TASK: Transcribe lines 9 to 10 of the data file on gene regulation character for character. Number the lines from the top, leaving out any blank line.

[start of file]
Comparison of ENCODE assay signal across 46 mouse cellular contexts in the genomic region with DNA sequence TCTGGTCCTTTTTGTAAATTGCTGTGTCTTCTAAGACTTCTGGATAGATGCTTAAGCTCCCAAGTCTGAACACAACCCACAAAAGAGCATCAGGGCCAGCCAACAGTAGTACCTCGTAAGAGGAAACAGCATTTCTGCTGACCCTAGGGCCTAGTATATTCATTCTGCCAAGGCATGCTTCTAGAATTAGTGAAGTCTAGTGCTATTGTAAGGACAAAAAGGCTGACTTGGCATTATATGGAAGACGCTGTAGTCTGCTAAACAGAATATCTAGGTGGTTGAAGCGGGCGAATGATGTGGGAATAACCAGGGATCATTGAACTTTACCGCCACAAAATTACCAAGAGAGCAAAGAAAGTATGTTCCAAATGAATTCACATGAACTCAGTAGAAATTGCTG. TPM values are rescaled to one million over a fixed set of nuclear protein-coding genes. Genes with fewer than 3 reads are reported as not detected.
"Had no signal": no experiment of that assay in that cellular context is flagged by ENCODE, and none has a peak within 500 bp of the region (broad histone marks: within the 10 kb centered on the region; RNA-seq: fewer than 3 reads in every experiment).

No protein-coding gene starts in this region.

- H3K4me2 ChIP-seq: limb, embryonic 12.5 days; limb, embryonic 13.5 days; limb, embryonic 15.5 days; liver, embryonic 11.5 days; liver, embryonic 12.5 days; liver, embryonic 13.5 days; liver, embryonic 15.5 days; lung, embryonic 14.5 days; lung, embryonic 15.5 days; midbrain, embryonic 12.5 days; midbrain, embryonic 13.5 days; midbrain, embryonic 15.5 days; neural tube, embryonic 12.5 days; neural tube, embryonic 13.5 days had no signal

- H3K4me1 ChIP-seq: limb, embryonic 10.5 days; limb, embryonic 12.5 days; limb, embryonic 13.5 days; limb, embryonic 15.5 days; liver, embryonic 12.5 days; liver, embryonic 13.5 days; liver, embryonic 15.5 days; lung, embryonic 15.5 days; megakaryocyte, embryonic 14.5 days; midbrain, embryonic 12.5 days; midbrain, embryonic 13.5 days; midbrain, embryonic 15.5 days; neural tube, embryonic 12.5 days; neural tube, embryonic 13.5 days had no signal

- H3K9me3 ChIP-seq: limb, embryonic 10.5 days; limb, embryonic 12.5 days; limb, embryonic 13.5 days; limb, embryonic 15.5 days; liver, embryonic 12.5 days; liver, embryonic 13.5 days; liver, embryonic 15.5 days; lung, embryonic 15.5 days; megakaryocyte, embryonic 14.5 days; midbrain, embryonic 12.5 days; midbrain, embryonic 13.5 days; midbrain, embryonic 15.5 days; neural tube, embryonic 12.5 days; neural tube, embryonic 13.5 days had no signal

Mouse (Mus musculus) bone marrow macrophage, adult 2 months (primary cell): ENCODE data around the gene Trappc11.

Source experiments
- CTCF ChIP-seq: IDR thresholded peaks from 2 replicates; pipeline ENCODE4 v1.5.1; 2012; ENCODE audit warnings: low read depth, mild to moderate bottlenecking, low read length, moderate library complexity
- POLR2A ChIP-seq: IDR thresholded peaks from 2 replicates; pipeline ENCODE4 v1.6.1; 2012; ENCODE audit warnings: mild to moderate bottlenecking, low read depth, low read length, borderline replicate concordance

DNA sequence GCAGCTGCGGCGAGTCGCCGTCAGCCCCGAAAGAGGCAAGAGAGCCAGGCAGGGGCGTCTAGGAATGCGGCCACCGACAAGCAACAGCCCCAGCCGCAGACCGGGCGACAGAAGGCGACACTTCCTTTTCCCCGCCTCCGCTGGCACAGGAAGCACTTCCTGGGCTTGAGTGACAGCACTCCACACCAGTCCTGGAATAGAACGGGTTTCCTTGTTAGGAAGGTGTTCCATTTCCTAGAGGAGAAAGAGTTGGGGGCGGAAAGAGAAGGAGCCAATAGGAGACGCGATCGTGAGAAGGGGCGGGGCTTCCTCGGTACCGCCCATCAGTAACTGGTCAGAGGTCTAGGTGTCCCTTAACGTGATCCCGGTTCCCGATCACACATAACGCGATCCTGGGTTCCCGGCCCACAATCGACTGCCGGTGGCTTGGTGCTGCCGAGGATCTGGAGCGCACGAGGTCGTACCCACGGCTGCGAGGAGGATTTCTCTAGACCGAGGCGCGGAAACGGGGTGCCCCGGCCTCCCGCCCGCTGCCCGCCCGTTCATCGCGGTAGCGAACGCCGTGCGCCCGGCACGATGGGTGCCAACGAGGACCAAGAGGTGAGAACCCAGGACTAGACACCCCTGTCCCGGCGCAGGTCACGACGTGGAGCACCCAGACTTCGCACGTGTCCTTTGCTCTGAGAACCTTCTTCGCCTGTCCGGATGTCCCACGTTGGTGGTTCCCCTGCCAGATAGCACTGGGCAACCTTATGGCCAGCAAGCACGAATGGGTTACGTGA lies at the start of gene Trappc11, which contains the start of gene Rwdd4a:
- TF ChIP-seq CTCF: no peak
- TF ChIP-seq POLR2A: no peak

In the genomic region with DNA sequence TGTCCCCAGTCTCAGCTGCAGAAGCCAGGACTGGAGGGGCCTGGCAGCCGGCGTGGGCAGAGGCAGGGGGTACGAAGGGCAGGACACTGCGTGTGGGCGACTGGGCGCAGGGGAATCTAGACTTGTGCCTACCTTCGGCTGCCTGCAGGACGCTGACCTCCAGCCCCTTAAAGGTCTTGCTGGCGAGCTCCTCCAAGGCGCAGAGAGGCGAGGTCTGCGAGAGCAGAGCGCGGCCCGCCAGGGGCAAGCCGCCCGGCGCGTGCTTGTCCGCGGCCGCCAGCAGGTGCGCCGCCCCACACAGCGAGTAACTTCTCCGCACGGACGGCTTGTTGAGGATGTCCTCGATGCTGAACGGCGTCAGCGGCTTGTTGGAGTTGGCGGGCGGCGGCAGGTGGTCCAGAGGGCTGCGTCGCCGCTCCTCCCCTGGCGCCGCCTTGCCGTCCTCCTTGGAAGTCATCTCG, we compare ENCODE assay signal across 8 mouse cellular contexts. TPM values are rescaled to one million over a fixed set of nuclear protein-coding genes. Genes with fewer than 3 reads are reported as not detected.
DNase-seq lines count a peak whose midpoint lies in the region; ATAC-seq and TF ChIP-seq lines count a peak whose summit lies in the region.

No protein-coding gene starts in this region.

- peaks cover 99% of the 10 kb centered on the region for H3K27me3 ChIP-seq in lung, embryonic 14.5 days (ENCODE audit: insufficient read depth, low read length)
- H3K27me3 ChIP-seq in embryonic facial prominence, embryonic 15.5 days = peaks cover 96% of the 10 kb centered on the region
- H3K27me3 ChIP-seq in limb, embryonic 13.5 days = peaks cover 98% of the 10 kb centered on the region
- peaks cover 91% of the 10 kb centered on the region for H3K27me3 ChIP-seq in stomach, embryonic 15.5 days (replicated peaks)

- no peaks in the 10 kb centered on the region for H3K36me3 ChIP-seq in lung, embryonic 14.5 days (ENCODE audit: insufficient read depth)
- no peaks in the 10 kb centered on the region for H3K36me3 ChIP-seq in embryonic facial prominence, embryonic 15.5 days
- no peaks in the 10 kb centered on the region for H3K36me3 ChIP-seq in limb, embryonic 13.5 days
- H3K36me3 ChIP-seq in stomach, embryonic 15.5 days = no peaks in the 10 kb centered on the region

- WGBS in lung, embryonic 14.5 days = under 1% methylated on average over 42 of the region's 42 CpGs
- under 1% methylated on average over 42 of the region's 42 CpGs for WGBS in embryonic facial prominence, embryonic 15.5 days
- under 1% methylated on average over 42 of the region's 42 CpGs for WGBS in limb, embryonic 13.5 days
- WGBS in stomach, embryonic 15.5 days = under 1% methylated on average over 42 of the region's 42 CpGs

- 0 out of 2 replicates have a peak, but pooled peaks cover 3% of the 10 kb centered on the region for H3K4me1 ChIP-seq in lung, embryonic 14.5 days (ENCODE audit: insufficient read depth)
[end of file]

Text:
- CTCF ChIP-seq: IDR thresholded peaks from 2 replicates; pipeline ENCODE4 v1.5.1; 2012; ENCODE audit warnings: low read depth, mild to moderate bottlenecking, low read length, moderate library complexity
- POLR2A ChIP-seq: IDR thresholded peaks from 2 replicates; pipeline ENCODE4 v1.6.1; 2012; ENCODE audit warnings: mild to moderate bottlenecking, low read depth, low read length, borderline replicate concordance